From Sibiu to Turku, the nom­i­na­tions are ever more ob­scure

China Daily (Hong Kong) - - TRAVEL - By OLIVER SMITH

In­tro­duced in 1985 with the noble aim of bring­ing our con­ti­nent closer to­gether, the Euro­pean Cap­i­tal of Cul­ture scheme of­fered few early sur­prises. That year saw Athens be­stowed with the ti­tle (birth­place of democ­racy, fair choice), the fol­low­ing year it was Florence’s turn (birth­place of the Re­nais­sance, un­der­stand­able), then came Am­s­ter­dam, Ber­lin and Paris.

The first hint of change came in 1990, when Glasgow — which, while it has plenty to offer (ex­trav­a­gant ar­chi­tec­ture, mu­si­cal her­itage, and more ball­rooms than you can shake a se­quin at), is a wee step down from the City of Light. Thes­sa­loniki, 1997’s Cap­i­tal of Cul­ture, was another in­ter­est­ing choice, but few could ar­gue with Copen­hagen (1996), Stock­holm (1998), Lis­bon (1994) and Bruges (2002).

The last decade, how­ever, has seen some very cu­ri­ous ci­ties take cen­tre stage.

Sibiu (2007) now looks like a wa­ter­shed mo­ment. This Ro­ma­nian city on the Cibin River, in the heart of Tran­syl­va­nia, is so ob­scure that even Ryanair doesn’t fly there. Since then we’ve seen a clutch of cu­ri­ous out­posts hon­oured and next year will be no dif­fer­ent. Join­ing Val­letta (there are two hold­ers an­nounced each year now) is Leeuwar­den. On the as­sump­tion that you, like most peo­ple, have never heard of it, al­low us to shine a lit­tle light on this over­looked Dutch city, and oth­ers that have been handed (or will soon be given) the Cap­i­tal of Cul­ture ep­i­thet.

Leeuwar­den (2018)

Few vis­i­tors to the Nether­lands look be­yond Am­s­ter­dam and Rot­ter­dam, but Leeuwar­den, cap­i­tal of the north­ern prov­ince of Fries­land, has much go­ing for it, in­clud­ing a hand­some his­toric city cen­tre and a for­mer palace (now a ce­ram­ics mu­seum). It also hosts the start and fin­ish of the Elf­st­e­den­tocht, a tra­di­tional 120-mile skat­ing con­test that rushes be­tween 11 towns in the re­gion, veer­ing along frozen canals.

Leeuwar­den’s most fa­mous cit­i­zen is ar­guably Mata Hari, the ex­otic dancer and Ger­man spy ex­e­cuted by fir­ing squad 100 years ago. The city’s Fries Mu­seum ex­hibits two of her per­sonal scrap­books and a statue at Kelders 33, where she was born, com­mem­o­rates her.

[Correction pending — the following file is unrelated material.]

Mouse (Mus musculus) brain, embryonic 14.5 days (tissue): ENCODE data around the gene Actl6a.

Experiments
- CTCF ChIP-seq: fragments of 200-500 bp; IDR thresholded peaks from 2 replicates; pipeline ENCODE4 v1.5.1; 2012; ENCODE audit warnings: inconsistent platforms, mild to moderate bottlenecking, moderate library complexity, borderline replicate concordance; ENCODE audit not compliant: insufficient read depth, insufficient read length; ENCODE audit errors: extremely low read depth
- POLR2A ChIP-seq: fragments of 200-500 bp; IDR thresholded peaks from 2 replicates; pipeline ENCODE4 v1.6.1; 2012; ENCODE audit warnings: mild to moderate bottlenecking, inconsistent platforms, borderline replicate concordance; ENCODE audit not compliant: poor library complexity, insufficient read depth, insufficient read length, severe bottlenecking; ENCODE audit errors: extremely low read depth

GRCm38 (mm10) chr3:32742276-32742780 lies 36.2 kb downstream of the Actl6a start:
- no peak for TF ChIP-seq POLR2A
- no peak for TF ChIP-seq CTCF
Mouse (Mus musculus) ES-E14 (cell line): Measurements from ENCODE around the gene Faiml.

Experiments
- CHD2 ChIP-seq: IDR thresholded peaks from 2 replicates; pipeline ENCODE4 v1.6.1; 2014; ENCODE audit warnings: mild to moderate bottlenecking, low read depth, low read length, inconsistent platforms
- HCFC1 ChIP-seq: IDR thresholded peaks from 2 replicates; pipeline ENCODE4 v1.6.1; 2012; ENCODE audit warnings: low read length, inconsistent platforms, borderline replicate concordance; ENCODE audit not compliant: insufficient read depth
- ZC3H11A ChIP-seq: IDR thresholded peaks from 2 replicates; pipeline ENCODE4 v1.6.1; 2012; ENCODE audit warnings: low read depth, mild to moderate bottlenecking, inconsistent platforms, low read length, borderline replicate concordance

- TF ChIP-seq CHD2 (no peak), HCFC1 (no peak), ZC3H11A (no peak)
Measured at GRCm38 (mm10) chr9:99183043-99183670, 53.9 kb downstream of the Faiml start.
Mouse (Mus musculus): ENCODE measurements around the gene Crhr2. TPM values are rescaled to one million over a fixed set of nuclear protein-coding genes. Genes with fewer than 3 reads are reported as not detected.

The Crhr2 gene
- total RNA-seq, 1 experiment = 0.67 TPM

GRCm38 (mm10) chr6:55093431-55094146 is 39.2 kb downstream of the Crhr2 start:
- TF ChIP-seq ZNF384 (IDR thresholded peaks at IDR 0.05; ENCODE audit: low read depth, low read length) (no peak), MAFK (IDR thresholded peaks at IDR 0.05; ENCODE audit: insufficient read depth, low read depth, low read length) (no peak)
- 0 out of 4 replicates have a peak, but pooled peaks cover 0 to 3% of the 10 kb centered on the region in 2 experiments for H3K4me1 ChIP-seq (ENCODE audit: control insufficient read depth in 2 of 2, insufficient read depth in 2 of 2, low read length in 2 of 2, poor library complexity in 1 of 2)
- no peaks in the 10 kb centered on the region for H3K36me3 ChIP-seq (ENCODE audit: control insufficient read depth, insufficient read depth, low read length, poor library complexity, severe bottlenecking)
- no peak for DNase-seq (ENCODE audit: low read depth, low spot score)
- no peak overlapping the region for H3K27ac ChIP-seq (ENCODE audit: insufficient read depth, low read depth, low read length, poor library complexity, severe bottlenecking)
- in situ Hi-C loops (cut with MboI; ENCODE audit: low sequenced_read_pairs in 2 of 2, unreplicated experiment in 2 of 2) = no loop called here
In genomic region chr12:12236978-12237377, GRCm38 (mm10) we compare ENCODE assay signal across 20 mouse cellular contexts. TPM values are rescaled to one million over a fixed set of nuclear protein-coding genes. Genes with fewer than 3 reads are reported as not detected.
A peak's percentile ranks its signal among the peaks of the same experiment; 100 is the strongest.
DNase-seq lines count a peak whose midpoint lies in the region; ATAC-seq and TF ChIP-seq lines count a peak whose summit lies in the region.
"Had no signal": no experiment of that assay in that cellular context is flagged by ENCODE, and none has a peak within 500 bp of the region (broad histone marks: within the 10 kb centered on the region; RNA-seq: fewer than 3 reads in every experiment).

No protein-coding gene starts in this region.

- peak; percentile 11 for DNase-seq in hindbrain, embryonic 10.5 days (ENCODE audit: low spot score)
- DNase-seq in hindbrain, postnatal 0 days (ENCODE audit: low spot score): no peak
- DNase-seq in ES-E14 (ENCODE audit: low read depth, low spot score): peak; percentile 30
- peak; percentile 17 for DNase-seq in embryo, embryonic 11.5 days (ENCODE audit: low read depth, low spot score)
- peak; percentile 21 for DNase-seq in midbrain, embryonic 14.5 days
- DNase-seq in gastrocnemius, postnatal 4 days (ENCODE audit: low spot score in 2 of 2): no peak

Look out too for the Olde­hove, Leeuwar­den’s an­swer to the Lean­ing Tower of Pisa.

Sibiu (2007)

Ryanair might not fly to Sibiu, but Wizz Air does (from Lu­ton). So get­ting to this Tran­syl­va­nian town couldn’t be eas­ier. Vis­i­tors will find it filled with art, churches, cob­bled pi­az­zas and Me­dieval arch­ways, all of which have earned it flat­ter­ing comparisons with Prague — mi­nus the crowds.

Its time as Euro­pean Cap­i­tal of Cul­ture saw a wave of restora­tion. “Even un­der com­mu­nism this place was a bit spe­cial (Ceaus­escu’s play­boy son, Nicu, made it his base),” says Tele­graph Travel’s Adrian Bridge. “But the dull greys of that era have been re­placed by sky blues, reds, apri­cots and greens, and to­day it pos­i­tively thrives.”

Pécs (2010)

First things first: this Hun­gar­ian city is pro­nounced “paitch”, and it lies in the far south of the coun­try, a good two-hour drive from Bu­dapest. It was en­dowed with a new con­cert hall, li­brary and cul­tural quar­ter in 2010, but what else is there to woo trav­ellers? “One key lure is the Mediter­ranean cli­mate — spring comes early and sum­mers are hot,” says Nigel Tis­dall. “Another is the lo­cal wine, with the full-bod­ied reds from Vil­lány par­tic­u­larly worth be­friend­ing.”

He adds: “This is a city where the more you look the more you find. In its cen­tral square, Széchenyi tér, the em­blem­atic cop­per-domed MosqueChurch stands as a re­minder of the 143 years Pécs spent un­der Turk­ish rule. In the depths of Cella Sep­ti­chora, a well-dis­played set of early Chris­tian burial sites that forms a Unesco World Her­itage Site, bi­b­li­cal faces stare up from the depths of time. Find a mo­ment, too, for the Csontváry Mu­seum, which cel­e­brates the sin­gu­lar vi­sion of a mys­ti­cal Slo­vakian painter lauded by Pi­casso.”

Turku (2011)

This Fin­nish city lies to the west of Helsinki and was given a chance to shine in 2011. It did so with a spec­tac­u­lar cer­e­mony along the River Aura in­volv­ing py­rotech­nics, ac­ro­bat­ics and a thou­sand lantern-bear­ing school­child­ren, fol­lowed by a year of cul­tural ex­hi­bi­tions.

“Fin­land’s old­est town is a sea­side gem with a ma­jes­tic cathe­dral, river­boat bars and an im­pos­ing cas­tle,” says An­drew Stone, our Scan­di­navia ex­pert. “Head along the Au­ra­joki to the har­bour where there’s a great choice of drink­ing and din­ing op­tions in­clud­ing on sev­eral moored river­boats. For fam­i­lies Turku is also close to Moomin World, the is­land theme park de­voted to Tove Jans­son’s oth­er­worldly chil­dren’s story books.”